Using a BMS, analog-controlled chilled water isolation valves at each chiller, analog differential pressure instrumentation at each chiller, and chilled water plant flow meters, a control sequence can be developed to balance the plant. With the plant in operation and one chiller operating, when the operator requests  a second chiller be put online, the following happens: the operating chiller unloads (i.e., chilled water isolation valve is open 100%), the chilled water isolation valve for the oncoming chiller opens to 100%, the BMS calculates the total flow for the plant and divides it by two for two-chiller operation, and the differential pressure (DP) reading at each chiller is converted to GPM and compared against the divided chiller plant flow.

The chiller with the least amount of flow has its chilled water isolation valve kept open 100%. The chiller with the greatest flow modulates its chilled water isolation valve to maintain a calculated setpoint assigned to it using its own chilled water differential pressure signal as feedback which results in balanced flow through the equipment. As the flow changes, and if different equipment is selected causing the chiller with the least flow to reverse, the program will automatically compensate by changing which chiller requires the calculated setpoint and chilled water isolation valve control. There is no reason or advantage for using fast-reacting control loops in this application, so the control process is designed to be very slow. In addition, a flow differential of 100 GPM is used with the controlled chiller GPM setpoint to prevent the system from chasing small flow changes, since a high level of precision is also not necessary. A similar sequence as described above can be used for operating three or more chillers.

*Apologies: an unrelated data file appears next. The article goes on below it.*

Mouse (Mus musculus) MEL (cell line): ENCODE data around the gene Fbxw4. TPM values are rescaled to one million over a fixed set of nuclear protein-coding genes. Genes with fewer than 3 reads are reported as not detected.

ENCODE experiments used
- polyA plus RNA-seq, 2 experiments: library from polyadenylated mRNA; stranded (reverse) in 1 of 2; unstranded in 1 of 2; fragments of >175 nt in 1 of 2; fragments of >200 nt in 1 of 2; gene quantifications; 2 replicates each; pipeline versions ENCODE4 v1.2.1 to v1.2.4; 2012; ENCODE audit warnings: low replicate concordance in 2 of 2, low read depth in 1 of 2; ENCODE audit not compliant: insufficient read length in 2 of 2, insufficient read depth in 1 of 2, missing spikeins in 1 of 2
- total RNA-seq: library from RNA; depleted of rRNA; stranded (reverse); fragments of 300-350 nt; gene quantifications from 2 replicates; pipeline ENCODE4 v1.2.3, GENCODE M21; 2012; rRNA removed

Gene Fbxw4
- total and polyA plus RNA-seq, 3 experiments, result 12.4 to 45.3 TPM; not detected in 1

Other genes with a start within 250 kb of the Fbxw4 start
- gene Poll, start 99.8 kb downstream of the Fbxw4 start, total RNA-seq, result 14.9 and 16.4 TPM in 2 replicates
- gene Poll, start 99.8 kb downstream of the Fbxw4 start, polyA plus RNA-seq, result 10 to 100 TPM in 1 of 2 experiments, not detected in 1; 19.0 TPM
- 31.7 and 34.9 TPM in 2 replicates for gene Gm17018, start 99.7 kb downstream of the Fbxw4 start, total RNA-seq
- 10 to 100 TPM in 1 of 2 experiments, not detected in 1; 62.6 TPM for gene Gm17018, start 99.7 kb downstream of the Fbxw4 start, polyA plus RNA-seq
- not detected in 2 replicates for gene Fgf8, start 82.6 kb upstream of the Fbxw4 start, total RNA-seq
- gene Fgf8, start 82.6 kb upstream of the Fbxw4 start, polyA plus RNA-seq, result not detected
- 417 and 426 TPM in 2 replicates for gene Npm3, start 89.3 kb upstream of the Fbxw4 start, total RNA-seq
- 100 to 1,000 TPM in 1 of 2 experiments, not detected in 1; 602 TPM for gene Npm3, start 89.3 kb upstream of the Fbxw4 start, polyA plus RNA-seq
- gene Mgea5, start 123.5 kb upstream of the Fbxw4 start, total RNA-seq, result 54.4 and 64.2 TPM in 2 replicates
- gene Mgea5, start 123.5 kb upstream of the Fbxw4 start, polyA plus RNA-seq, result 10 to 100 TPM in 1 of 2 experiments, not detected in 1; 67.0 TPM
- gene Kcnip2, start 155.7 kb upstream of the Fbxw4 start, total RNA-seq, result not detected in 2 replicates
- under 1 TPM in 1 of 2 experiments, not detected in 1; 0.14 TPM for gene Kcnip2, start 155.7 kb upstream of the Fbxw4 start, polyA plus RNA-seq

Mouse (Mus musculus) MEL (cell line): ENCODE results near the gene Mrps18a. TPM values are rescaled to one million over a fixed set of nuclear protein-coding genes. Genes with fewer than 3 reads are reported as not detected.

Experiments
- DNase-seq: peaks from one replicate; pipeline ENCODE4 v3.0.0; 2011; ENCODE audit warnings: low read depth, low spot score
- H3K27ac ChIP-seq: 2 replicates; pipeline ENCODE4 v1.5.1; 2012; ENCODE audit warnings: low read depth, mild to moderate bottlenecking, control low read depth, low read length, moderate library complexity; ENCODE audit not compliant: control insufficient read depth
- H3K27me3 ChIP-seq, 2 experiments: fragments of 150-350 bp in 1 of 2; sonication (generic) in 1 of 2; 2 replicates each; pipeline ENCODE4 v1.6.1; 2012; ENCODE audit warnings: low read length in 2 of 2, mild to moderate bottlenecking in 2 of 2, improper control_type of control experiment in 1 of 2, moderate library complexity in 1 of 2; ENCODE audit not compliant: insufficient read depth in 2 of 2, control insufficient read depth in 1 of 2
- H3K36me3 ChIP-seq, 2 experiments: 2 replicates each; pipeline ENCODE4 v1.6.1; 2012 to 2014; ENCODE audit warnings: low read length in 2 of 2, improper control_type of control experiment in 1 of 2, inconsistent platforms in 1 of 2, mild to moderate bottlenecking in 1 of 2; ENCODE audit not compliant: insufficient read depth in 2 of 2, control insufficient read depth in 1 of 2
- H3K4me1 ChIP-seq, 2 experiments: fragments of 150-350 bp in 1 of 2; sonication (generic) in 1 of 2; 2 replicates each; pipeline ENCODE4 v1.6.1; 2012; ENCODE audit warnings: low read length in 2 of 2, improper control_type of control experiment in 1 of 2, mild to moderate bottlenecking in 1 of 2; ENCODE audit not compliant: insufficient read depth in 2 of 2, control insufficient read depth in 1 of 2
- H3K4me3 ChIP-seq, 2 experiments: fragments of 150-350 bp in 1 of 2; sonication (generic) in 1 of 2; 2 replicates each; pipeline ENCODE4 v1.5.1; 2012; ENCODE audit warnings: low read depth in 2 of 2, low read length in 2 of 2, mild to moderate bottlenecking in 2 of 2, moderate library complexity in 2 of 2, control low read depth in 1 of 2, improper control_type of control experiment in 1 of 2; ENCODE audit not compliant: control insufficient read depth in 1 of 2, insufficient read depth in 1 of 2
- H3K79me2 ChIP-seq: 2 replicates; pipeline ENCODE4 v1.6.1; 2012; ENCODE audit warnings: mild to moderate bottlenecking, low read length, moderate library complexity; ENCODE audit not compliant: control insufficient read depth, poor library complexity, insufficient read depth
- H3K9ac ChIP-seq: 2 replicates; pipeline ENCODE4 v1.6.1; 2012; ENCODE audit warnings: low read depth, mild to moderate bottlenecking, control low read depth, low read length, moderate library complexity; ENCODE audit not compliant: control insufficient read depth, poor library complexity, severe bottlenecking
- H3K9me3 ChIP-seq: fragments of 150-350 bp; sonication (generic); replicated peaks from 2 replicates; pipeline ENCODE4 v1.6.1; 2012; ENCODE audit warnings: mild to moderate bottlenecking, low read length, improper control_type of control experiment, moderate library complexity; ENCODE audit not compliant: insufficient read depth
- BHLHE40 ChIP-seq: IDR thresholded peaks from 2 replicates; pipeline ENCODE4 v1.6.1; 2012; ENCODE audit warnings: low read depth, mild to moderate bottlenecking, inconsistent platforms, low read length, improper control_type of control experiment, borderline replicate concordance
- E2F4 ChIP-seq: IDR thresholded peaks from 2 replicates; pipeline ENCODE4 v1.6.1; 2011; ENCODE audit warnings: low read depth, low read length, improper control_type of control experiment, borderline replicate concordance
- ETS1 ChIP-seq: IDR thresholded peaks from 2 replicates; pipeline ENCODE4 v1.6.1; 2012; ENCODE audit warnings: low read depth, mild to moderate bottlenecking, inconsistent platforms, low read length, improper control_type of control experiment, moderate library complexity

Chilled Water Pump Dynamic Differential Setpoint Control

The chilled water pump differential pressure control is often set to what is required to meet the furthest load pressure drop to satisfy design requirements. Programming this setpoint to a single setting may be the simplest and quickest approach, but there are benefits that can be obtained by following where the actual load is and by adjusting the pump differential control setpoint accordingly. In addition, this strategy also compensates for central plant pressure drop changes caused by different equipment selection. This will result in reduced energy usage of the pump and chiller by flowing the amount of water necessary at the lowest pressure possible to satisfy the load under greatest demand which may not be the furthest or greatest pressure drop (i.e., design load) at the time.

In Figure 3 there are five differential sensors located in the branches to the major loads (i.e., building cooling loads). The required design DP settings from water balancing were found to be the following: Bldg. 1 – 30 PSI, Bldg. 2 – 33 PSI, Bldg. 3 – 31 PSI, Bldg. 4 – 32 PSI, and Bldg. 5 – 34 PSI. By trial and error, it was found that the buildings could be maintained at 7 PSI less than the design DP and still satisfy required partial load conditions.